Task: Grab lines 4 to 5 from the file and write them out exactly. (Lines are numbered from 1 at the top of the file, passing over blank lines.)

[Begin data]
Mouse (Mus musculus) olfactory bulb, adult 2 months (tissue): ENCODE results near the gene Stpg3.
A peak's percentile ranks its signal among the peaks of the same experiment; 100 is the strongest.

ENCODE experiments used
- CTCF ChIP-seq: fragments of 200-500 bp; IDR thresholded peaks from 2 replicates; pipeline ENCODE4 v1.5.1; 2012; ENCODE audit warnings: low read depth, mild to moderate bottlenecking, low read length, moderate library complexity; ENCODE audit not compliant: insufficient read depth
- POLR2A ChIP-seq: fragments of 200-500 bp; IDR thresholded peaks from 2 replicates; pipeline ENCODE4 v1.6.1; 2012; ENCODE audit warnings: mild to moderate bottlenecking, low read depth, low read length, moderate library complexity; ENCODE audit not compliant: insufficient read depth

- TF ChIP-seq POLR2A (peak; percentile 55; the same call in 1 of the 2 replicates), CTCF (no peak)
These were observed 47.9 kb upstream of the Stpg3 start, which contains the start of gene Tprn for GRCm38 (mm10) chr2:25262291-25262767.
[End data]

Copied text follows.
- CTCF ChIP-seq: fragments of 200-500 bp; IDR thresholded peaks from 2 replicates; pipeline ENCODE4 v1.5.1; 2012; ENCODE audit warnings: low read depth, mild to moderate bottlenecking, low read length, moderate library complexity; ENCODE audit not compliant: insufficient read depth
- POLR2A ChIP-seq: fragments of 200-500 bp; IDR thresholded peaks from 2 replicates; pipeline ENCODE4 v1.6.1; 2012; ENCODE audit warnings: mild to moderate bottlenecking, low read depth, low read length, moderate library complexity; ENCODE audit not compliant: insufficient read depth